Higher earners in the NHS will be asked to contribute up to 60% more towards their pensions, sparking fears they may withdraw from the scheme and deplete its funds.
Chief secretary to the Treasury Danny Alexander said last week the government was to start talks with health unions on how the average 3.2 percentage point rise in public sector pensions contributions could be distributed.
He said staff should pay no more than an extra six percentage points towards their pensions by 2014-15 and that the burden would be loaded onto higher earners.
Better paid NHS staff, on salaries of £110,274 or more, could end up paying 14.5% of their wages on pensions. Those on less than £15,000 would see no increase and those earning £15,000-£21,000 would pay up to 1.5% more.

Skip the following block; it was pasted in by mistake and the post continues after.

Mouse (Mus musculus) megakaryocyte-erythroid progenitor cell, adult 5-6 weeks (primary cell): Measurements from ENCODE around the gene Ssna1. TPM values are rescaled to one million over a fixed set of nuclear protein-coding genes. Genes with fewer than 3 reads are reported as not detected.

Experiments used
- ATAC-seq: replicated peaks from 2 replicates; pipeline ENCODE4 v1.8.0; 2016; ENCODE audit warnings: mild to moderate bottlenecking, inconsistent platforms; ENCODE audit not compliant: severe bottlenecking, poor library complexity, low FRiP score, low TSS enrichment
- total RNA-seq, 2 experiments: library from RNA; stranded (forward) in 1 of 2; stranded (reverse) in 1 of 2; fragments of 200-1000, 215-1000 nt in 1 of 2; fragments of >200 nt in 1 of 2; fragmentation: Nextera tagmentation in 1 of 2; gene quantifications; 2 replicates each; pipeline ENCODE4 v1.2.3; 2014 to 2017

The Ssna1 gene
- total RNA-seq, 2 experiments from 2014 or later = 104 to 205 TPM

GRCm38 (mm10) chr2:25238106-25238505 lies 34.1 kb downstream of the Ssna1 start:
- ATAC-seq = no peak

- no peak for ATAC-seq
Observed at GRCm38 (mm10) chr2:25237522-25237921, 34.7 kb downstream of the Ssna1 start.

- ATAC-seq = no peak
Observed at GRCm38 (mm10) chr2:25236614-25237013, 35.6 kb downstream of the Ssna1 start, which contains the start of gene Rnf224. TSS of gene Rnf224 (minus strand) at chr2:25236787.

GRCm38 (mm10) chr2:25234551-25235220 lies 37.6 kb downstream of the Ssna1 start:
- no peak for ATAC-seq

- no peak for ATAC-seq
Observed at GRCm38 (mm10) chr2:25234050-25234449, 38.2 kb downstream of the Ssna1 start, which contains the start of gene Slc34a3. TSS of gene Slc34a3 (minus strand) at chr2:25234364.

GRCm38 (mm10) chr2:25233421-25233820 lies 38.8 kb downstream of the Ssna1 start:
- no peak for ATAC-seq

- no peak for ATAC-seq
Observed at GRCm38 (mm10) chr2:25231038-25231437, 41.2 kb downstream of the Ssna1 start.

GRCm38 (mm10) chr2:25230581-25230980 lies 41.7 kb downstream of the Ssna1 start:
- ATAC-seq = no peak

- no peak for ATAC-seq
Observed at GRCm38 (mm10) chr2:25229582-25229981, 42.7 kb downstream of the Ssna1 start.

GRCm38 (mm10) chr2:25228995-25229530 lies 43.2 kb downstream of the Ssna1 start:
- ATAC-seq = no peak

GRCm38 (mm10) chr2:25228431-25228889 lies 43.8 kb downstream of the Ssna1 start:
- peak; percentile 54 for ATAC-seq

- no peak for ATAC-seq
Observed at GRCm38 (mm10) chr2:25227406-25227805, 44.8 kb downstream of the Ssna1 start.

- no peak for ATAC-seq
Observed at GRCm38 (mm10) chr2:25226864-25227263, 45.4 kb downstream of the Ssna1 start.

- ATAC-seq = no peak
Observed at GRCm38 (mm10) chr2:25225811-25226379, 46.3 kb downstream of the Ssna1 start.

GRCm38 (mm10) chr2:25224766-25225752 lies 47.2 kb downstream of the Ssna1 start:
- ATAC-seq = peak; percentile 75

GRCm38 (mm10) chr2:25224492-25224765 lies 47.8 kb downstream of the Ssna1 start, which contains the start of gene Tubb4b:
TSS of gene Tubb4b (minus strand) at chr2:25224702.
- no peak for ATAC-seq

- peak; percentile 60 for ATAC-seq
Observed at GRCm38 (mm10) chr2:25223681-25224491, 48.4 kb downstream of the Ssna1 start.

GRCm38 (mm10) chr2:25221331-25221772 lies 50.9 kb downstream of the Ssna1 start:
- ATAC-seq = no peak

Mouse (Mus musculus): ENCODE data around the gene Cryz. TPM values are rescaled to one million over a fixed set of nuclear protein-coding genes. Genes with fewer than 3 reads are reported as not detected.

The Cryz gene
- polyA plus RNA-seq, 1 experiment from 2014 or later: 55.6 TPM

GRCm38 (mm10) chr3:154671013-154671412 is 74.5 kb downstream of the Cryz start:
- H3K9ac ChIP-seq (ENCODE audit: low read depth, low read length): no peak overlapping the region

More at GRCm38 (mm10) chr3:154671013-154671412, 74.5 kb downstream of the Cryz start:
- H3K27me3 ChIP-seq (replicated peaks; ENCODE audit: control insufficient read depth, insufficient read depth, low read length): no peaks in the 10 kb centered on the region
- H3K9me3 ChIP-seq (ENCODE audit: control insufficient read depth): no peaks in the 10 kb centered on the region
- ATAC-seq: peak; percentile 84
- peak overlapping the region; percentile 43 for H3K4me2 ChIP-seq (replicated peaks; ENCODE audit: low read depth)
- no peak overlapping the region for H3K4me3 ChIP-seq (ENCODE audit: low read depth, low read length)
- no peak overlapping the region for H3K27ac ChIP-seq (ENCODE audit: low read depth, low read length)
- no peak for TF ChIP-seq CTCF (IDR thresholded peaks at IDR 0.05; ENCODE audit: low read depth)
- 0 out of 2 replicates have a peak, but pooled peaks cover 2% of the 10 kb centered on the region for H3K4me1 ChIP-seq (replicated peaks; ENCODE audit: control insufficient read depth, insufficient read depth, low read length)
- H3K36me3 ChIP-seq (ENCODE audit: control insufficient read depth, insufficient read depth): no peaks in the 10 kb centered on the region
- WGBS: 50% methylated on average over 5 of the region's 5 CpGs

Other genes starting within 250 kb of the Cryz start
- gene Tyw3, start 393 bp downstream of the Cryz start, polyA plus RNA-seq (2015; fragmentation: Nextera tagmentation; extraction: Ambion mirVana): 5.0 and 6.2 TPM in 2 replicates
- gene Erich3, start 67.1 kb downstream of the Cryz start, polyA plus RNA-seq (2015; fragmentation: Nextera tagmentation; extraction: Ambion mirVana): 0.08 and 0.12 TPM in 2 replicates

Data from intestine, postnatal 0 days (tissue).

Royal College of Nursing senior employment relations adviser Gerry O’Dwyer said: “People on higher salaries might decide they have better ways of saving their money. That will increase the pressure on those remaining and make it potentially more difficult to pay out pensions.”
Unions are due to meet with NHS Employers and the Department of Health next week.